Still single: Loving the holidays before it gets crazy

I just turned 37 this month and the pressure is on! If I want to get married and have kids soon there is no time like the present to start looking for a wife and future mother of my beautiful children. In the meantime, I have enjoyed being single and the benefits this age allows. My parents, in their 60’s, are thrilled to watch their three sons grow in their careers and as men. My youngest brother is the only one to marry thus far and he and his wife are first in line for grandchildren. As we move closer to the addition of more family members, and the additional fanfare involved, we enjoyed a quiet holiday season this year.

Before you start a family, take a moment to enjoy the past and present, before you get too busy!

My parents are both 67 and my brother Matt and I accompanied them to Christmas Day mass on Sunday. That would have been a much larger production if I had a wife and kids in tow. It was nice to spend some time as adults, enjoying the holiday, without the demands of a young family. When you have a young family you have less time to engage in intelligent conversation, focus on your parents, and reminisce about good years past.

When I do get married and start a family we will collectively raise everyone’s blood pressure as we engage family and friends with our wonderful and overwhelming family. When we engage in launching a family, we put our personalities on the back burner and focus on the kids. Before this happens, and while we are young adults, we all have the opportunity to talk to mom and dad about where we are now and from where we have grown.

Growing up in a professional family means you have certain responsibilities to family and career. Meeting expectations is important and having the time to chat with moms and dads about progress and next steps is easy when you don’t have your own family in the room. Taking advantage of these opportunities while you’re still single is a privilege. When I engage in dialogue about the future I recognize my parents’ desire to gauge how my brothers and I are doing and how they react to us. It is so important to continue a dialogue about family member progress when so many people are invested in success.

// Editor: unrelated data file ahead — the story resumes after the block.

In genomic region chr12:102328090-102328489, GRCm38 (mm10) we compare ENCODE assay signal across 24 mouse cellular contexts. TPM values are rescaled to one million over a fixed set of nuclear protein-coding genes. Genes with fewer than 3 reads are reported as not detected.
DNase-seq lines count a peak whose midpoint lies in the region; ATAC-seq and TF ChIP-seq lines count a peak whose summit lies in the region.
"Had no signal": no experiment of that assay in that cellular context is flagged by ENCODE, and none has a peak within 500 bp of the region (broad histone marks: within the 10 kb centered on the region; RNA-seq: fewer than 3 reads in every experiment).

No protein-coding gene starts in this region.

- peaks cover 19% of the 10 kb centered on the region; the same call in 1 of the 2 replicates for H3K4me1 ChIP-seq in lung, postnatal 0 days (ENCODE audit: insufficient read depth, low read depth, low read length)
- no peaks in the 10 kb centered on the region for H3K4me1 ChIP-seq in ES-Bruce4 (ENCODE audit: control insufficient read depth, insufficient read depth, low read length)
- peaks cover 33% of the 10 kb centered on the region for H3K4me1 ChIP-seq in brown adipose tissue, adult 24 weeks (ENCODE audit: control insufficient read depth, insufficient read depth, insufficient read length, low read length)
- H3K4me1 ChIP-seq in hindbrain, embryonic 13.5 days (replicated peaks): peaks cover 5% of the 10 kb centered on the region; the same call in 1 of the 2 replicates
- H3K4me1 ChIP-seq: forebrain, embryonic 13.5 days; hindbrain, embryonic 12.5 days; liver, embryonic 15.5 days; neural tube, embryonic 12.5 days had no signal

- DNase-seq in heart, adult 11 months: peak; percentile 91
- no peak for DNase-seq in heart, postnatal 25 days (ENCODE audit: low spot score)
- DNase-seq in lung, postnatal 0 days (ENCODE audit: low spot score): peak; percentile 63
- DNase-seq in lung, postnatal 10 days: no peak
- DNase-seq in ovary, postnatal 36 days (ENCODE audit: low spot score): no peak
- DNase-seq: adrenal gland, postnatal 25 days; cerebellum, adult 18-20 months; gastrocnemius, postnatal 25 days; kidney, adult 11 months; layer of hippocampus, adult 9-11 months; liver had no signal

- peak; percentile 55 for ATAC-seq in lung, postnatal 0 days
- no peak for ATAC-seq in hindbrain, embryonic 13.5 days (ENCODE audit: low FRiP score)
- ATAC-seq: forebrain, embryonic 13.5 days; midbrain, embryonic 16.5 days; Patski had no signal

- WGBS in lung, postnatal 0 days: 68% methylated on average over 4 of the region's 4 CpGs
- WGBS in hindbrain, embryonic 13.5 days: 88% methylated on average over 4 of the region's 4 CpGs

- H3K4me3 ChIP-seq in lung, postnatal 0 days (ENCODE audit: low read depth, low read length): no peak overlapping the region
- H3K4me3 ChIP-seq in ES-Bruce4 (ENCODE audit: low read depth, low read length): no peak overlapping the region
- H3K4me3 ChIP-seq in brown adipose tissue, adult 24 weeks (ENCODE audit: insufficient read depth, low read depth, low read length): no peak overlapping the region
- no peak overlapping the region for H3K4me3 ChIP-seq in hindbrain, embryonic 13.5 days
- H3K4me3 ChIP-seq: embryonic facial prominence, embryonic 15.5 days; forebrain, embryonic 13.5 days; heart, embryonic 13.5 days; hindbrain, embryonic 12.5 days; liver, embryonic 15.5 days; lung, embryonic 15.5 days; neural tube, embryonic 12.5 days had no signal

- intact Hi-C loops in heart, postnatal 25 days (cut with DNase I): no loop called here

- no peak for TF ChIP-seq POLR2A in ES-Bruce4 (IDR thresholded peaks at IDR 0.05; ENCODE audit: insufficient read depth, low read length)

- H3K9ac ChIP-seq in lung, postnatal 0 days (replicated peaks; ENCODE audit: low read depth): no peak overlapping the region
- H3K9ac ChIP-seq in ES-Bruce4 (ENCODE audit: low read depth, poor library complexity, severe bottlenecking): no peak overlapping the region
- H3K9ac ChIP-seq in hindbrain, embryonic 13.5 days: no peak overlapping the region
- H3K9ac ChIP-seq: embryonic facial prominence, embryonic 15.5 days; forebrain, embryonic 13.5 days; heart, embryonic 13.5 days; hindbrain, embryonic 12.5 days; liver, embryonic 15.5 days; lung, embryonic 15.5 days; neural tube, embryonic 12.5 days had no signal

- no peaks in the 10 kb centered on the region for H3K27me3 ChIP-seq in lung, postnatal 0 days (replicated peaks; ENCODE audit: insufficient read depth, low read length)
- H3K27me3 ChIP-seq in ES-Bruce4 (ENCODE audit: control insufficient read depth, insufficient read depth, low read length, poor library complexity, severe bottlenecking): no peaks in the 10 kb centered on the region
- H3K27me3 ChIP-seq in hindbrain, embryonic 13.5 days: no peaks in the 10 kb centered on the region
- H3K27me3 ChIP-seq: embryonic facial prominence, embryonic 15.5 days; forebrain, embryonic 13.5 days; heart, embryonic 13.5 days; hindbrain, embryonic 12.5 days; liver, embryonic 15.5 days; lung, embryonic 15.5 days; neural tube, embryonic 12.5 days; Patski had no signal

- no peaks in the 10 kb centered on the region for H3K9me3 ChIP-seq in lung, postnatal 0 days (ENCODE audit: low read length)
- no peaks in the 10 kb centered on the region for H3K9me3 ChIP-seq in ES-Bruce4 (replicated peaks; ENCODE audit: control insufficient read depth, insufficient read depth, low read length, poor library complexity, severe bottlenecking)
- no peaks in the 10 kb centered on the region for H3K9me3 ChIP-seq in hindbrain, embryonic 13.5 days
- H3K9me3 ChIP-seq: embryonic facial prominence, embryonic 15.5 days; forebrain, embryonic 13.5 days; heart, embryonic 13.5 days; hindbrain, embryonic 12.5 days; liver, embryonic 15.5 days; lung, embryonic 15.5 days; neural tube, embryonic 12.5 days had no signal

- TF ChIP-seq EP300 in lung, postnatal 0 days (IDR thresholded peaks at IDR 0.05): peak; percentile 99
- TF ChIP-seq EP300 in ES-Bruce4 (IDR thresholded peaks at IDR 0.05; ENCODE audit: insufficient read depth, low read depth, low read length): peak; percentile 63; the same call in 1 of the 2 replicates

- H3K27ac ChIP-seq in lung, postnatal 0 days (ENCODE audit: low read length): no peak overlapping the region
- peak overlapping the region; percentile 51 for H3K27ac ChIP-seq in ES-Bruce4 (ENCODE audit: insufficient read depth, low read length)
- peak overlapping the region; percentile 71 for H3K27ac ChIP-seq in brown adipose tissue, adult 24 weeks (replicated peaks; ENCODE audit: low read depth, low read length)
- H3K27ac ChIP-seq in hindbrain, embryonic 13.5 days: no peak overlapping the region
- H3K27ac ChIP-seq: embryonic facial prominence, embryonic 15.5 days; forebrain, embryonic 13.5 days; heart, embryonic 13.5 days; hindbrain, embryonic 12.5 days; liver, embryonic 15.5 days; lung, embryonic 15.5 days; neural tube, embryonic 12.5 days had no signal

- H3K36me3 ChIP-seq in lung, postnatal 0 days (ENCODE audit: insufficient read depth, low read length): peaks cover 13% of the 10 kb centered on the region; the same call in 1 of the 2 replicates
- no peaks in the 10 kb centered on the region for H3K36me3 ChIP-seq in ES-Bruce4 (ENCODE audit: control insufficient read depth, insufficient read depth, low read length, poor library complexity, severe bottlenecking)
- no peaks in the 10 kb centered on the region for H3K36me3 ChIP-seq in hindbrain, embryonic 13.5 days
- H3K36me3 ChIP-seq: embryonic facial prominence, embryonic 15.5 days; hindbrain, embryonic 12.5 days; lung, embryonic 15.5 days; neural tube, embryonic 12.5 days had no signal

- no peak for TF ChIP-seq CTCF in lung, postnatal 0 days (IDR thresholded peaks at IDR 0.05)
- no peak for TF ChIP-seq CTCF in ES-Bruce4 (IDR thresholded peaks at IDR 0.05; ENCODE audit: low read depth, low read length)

I know my parents consider me a great “success,” but I know my wedding and first born child are the real benchmarks on which my mother and father want to hang their hat. The older I am and the further I embrace my career goals, the closer I am to making my own successful family. I hope when I am my parents’ age I will appreciate the contributions of my adult children who make their way in the world.

Enjoy your friends and family while you are young and before your time is earmarked for your personal family business. Before long you will be without time to really sit down and talk to your mom and dad about family history and progress.

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